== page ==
- by Jane Margolies, originally printed in the New York Times
Two years ago, Penny George “couldn’t have located Bhutan on a map.” But after hearing friends rave about their trip to the tiny Buddhist kingdom tucked in the Himalayas, Ms. George, president of a foundation that promotes holistic medicine, was hooked.
Paro Festival in Bhutan
This fall, she and her husband made the long journey from their home in Minneapolis to Bhutan’s sole airport, then spent seven days on a guided tour, trekking into virgin forests, tiptoeing into temples and passing through villages where men and women still go about in traditional dress. “Bhutan has bubbled up in the collective consciousness,” said Ms. George. “I just felt like I had to go.”
Move over, Cambodia. Bhutan is the new must-see destination in southern Asia. With Tibet in the grip of Communist China and Nepal deemed unsafe by the United States State Department, this peaceful nation half the size of Indiana is emerging as a big draw, attracting those in search of a spiritual journey, a hiking adventure – or just a chance to experience a place before the rest of the world gets there. The number of visitors to Bhutan, as small as a few thousand not long ago, increased to 9,000 last year, a third of them Americans. “Among those who have been everywhere, seen everything,” said Rok Klancnik of the World Tourism Organization, a United Nations agency based in Madrid, “interest in Bhutan is growing.”
But why? How did a place with one main road, and only five months of prime travel weather, catapult to the cutting edge of high-end tourism? And how, indeed, does any destination suddenly appear on the radar screen? Bhutan – a Brigadoon of astonishing beauty – has done what it takes to become a travel hot spot.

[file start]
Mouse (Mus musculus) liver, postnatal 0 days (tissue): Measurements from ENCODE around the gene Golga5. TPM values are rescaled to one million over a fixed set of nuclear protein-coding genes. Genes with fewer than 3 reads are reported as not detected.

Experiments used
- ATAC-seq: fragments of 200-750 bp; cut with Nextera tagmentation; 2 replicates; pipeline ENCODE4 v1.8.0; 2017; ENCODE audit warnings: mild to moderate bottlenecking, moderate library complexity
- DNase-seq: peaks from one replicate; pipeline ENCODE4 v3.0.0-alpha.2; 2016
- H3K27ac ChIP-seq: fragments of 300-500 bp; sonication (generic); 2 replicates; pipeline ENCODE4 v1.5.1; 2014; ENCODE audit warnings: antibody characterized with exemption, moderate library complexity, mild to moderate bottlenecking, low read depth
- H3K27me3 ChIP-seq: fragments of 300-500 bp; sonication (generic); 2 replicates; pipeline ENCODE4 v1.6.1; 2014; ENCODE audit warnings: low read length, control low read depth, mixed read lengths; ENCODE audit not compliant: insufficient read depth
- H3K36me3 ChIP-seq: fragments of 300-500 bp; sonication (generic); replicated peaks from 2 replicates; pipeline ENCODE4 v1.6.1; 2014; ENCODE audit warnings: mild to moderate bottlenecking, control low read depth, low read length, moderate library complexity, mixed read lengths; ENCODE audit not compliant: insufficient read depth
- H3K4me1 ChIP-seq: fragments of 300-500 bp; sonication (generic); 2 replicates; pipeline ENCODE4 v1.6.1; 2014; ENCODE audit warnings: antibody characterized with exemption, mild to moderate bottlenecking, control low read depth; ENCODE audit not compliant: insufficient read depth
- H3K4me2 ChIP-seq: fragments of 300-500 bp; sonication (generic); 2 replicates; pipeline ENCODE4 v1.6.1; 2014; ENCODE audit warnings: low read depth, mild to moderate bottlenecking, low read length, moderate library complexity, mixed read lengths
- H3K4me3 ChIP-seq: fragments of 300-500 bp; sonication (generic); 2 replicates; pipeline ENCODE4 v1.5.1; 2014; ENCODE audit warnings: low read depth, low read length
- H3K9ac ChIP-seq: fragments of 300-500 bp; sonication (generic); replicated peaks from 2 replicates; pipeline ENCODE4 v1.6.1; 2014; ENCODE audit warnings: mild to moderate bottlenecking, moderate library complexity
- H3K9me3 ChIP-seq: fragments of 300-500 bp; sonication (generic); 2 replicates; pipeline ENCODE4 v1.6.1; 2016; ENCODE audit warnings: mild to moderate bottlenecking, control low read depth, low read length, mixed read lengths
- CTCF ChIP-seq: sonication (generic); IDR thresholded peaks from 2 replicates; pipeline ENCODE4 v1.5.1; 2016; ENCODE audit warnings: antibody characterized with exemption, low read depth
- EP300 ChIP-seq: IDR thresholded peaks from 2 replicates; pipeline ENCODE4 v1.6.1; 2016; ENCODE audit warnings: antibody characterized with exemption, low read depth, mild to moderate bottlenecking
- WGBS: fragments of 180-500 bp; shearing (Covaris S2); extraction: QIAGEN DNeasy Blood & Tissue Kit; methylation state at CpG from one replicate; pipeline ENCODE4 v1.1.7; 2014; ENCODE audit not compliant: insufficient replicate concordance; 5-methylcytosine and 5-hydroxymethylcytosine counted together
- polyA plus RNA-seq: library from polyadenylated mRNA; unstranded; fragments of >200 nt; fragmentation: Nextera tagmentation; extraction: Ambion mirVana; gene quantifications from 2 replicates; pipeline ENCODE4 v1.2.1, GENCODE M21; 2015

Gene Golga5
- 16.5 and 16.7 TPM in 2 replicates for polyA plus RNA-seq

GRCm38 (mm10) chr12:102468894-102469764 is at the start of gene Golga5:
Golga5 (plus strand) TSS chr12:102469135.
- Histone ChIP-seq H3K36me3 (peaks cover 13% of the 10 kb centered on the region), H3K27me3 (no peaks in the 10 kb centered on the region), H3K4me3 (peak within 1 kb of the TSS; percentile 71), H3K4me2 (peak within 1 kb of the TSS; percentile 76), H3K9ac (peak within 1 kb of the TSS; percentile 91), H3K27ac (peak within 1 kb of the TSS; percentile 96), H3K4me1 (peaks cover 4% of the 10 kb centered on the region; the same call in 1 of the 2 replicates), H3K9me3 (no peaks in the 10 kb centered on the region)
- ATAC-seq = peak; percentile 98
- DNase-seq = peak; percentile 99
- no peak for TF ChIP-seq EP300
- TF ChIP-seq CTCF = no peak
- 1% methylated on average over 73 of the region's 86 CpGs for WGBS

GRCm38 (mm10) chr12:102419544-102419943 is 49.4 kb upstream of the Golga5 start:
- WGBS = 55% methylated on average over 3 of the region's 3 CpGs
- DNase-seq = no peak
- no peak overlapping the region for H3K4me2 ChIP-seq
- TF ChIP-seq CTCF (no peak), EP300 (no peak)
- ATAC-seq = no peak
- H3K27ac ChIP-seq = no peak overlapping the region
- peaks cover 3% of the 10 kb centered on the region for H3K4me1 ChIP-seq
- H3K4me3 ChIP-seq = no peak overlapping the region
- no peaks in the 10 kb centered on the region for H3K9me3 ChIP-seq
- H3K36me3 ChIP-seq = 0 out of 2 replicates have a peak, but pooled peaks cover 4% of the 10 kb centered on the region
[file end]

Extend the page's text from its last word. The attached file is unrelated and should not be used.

Create a mystique. Never gave Bhutan much thought until recently? You’re not alone. Until 1972 outsiders weren’t even allowed into the hermetic kingdom sandwiched between China and India. That year, Bhutan invited foreign dignitaries to the coronation of the present king, Jigme Singye Wangchuck, and roads, lodges and an airfield were built to accommodate the guests. Once that basic infrastructure was in place, the country began, in 1974, to admit tourists – but only a select few.
Another reason are the colorful festivals, among the most popular is The Paro Tshechu, held every spring, one of the most significant events in Paro Dzongkhag (district). The Tsehchu is considered a major attraction and people travel from neighboring districts to participate in the festivity. Early in the morning on the last day of the celebration the monks display a gigantic thangkha (embroidered painting) , the Guru Throngdel, inside the dzong. Thongdrols are especially impressive examples of Buddhist art and never fail to amaze viewers. They are considered so sacred that simply seeing a Thongdrol is said to cleanse the viewer of sin.
To read more of the article from the NY Times, click here.
Editor’s note: Original World offers cultural immersion tours to Bhutan, including the upcoming Himalayan Explorer: Paro Festival Tour with Sikkim and Darjeeling, which departs in April, 2014.